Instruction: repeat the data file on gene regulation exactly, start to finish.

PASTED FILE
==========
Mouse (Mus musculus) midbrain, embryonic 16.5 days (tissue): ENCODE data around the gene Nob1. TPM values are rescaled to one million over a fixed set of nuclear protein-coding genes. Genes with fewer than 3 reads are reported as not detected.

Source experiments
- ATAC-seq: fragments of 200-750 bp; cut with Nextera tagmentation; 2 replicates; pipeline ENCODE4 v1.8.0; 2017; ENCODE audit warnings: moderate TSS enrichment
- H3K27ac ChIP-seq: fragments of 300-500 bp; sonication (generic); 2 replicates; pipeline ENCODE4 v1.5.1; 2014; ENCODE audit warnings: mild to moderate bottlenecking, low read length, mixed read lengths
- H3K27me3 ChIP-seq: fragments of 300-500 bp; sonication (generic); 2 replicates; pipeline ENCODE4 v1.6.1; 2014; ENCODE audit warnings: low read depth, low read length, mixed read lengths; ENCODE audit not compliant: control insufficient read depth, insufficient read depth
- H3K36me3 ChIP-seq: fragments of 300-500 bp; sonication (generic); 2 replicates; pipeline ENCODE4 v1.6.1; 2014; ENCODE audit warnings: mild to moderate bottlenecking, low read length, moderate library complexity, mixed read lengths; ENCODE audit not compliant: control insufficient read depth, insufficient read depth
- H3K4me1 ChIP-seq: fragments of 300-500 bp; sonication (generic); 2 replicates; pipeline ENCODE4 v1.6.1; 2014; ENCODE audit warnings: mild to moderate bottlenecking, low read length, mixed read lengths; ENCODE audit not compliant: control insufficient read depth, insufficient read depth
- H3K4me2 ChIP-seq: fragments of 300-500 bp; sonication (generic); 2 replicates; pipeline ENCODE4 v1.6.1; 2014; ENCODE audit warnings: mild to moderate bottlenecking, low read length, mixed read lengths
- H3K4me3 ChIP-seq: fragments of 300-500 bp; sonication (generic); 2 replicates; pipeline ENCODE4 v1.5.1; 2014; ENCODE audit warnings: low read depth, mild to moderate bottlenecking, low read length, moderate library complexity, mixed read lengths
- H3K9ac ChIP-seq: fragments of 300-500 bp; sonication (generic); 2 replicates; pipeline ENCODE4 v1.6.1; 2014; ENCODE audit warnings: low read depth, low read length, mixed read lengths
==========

Mouse (Mus musculus) midbrain, embryonic 16.5 days (tissue): ENCODE data around the gene Nob1. TPM values are rescaled to one million over a fixed set of nuclear protein-coding genes. Genes with fewer than 3 reads are reported as not detected.

Source experiments
- ATAC-seq: fragments of 200-750 bp; cut with Nextera tagmentation; 2 replicates; pipeline ENCODE4 v1.8.0; 2017; ENCODE audit warnings: moderate TSS enrichment
- H3K27ac ChIP-seq: fragments of 300-500 bp; sonication (generic); 2 replicates; pipeline ENCODE4 v1.5.1; 2014; ENCODE audit warnings: mild to moderate bottlenecking, low read length, mixed read lengths
- H3K27me3 ChIP-seq: fragments of 300-500 bp; sonication (generic); 2 replicates; pipeline ENCODE4 v1.6.1; 2014; ENCODE audit warnings: low read depth, low read length, mixed read lengths; ENCODE audit not compliant: control insufficient read depth, insufficient read depth
- H3K36me3 ChIP-seq: fragments of 300-500 bp; sonication (generic); 2 replicates; pipeline ENCODE4 v1.6.1; 2014; ENCODE audit warnings: mild to moderate bottlenecking, low read length, moderate library complexity, mixed read lengths; ENCODE audit not compliant: control insufficient read depth, insufficient read depth
- H3K4me1 ChIP-seq: fragments of 300-500 bp; sonication (generic); 2 replicates; pipeline ENCODE4 v1.6.1; 2014; ENCODE audit warnings: mild to moderate bottlenecking, low read length, mixed read lengths; ENCODE audit not compliant: control insufficient read depth, insufficient read depth
- H3K4me2 ChIP-seq: fragments of 300-500 bp; sonication (generic); 2 replicates; pipeline ENCODE4 v1.6.1; 2014; ENCODE audit warnings: mild to moderate bottlenecking, low read length, mixed read lengths
- H3K4me3 ChIP-seq: fragments of 300-500 bp; sonication (generic); 2 replicates; pipeline ENCODE4 v1.5.1; 2014; ENCODE audit warnings: low read depth, mild to moderate bottlenecking, low read length, moderate library complexity, mixed read lengths
- H3K9ac ChIP-seq: fragments of 300-500 bp; sonication (generic); 2 replicates; pipeline ENCODE4 v1.6.1; 2014; ENCODE audit warnings: low read depth, low read length, mixed read lengths